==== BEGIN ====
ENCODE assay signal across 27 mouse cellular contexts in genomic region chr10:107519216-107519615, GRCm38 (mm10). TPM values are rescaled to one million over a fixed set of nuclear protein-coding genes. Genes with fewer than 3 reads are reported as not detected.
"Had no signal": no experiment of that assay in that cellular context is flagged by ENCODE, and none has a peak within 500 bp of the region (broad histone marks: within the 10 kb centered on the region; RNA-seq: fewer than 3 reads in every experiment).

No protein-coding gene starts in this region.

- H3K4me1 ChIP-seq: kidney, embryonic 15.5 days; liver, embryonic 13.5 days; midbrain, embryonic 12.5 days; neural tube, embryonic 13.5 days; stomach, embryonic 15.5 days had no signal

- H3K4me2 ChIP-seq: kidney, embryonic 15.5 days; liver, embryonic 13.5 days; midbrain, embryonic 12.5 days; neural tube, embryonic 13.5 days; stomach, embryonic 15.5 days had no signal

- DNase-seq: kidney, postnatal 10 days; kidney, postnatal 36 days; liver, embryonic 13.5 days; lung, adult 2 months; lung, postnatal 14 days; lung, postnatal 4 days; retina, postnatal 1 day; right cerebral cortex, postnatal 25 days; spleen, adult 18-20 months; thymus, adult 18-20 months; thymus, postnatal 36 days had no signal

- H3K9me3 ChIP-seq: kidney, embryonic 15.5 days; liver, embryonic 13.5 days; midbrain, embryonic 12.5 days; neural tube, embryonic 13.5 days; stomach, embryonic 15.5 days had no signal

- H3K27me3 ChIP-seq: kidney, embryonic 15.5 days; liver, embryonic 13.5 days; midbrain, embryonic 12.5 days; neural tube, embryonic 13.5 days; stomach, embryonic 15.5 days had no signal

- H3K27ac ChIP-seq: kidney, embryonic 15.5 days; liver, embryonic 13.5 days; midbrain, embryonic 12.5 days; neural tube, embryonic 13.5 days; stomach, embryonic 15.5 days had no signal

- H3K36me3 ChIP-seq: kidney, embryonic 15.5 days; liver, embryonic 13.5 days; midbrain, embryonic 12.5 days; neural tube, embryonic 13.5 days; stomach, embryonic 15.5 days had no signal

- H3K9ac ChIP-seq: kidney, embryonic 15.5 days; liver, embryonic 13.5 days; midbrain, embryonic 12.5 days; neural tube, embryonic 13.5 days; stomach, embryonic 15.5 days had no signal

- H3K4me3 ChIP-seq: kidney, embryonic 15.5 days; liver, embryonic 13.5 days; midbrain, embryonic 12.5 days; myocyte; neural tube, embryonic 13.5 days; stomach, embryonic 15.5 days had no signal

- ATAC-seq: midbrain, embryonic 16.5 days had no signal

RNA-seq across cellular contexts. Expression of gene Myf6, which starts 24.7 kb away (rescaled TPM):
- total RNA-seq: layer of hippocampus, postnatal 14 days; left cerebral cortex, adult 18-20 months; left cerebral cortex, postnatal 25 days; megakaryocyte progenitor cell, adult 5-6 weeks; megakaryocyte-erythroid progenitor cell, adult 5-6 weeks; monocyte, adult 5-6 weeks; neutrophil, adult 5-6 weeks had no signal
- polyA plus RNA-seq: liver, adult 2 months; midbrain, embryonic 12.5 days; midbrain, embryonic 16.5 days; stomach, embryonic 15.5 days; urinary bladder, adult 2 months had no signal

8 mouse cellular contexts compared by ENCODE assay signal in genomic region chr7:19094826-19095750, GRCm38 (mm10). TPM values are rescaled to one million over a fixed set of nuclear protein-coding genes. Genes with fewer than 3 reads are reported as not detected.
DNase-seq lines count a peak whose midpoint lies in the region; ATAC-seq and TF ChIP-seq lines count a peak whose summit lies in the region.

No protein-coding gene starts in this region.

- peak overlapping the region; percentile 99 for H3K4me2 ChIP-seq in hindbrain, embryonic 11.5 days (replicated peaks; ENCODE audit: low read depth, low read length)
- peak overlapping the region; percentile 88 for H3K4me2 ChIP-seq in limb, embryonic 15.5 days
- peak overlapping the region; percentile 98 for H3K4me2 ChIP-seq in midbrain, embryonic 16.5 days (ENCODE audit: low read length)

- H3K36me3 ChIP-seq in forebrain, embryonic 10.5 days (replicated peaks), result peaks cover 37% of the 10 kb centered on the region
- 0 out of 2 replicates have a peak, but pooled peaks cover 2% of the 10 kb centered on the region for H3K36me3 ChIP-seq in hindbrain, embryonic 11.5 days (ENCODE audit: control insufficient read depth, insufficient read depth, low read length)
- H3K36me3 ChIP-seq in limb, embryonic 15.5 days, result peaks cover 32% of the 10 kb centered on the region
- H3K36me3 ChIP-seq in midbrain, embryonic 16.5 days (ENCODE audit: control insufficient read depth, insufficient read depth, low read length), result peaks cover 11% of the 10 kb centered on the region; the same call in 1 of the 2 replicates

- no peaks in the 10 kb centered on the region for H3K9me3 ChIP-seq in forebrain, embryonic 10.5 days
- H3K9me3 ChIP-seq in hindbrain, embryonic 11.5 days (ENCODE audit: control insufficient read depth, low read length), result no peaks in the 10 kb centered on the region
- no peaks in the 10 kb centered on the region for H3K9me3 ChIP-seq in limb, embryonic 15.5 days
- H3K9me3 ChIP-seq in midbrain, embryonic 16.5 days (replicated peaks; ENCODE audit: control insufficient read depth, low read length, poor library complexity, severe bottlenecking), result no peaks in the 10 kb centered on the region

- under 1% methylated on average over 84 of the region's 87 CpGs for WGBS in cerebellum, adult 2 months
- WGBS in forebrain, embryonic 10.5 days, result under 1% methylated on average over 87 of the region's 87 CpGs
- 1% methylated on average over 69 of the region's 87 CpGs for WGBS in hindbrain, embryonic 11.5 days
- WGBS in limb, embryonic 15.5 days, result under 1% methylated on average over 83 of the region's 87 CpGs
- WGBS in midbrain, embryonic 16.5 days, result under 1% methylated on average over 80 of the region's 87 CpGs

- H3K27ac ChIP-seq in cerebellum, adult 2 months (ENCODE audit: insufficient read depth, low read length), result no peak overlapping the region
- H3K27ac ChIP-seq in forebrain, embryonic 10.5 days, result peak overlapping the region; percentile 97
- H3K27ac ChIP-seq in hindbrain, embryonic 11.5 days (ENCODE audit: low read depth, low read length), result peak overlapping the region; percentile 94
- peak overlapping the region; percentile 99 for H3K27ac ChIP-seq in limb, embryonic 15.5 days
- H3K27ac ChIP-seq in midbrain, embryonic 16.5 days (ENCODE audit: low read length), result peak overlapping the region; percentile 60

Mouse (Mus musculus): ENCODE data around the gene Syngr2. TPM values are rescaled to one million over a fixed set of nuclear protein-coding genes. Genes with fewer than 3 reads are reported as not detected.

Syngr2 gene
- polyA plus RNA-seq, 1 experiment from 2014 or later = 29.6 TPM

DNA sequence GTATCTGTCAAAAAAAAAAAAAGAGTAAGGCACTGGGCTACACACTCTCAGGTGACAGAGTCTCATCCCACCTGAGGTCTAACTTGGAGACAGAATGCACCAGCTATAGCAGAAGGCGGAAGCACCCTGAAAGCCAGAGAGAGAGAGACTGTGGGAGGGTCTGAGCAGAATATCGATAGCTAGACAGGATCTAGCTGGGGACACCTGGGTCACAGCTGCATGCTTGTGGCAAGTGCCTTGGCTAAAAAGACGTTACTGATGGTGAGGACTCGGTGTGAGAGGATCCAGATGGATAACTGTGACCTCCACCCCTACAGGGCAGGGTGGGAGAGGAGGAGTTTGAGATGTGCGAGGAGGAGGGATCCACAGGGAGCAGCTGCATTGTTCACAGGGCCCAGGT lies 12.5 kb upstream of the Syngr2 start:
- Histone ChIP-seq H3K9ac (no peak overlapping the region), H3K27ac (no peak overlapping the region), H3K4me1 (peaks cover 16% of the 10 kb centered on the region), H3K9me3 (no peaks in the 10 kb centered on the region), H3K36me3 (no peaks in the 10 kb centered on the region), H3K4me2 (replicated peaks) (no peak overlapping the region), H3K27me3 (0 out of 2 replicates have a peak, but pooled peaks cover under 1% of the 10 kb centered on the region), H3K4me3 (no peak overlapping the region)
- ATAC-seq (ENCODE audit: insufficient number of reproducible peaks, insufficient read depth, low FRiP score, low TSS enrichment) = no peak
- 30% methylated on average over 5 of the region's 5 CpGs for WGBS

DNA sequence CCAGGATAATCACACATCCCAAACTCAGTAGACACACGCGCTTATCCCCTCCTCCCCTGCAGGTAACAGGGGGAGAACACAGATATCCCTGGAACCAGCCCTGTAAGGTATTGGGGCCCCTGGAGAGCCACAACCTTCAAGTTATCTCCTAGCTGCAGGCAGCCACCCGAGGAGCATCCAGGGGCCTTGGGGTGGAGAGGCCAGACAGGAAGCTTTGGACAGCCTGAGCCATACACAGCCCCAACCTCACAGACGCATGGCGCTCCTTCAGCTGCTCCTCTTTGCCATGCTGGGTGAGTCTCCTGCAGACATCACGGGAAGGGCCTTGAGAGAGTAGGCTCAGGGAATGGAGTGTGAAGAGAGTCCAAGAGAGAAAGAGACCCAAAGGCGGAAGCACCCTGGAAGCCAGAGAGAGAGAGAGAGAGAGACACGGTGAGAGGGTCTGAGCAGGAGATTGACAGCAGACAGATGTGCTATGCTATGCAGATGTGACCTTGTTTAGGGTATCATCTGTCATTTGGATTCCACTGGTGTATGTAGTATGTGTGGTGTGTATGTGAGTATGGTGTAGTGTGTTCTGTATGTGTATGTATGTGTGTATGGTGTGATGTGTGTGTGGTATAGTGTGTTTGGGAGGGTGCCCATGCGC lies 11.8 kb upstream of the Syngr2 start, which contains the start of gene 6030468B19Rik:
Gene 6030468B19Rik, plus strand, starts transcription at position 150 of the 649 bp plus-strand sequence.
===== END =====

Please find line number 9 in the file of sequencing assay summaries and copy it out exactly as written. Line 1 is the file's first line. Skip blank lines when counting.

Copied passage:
- H3K27ac ChIP-seq: kidney, embryonic 15.5 days; liver, embryonic 13.5 days; midbrain, embryonic 12.5 days; neural tube, embryonic 13.5 days; stomach, embryonic 15.5 days had no signal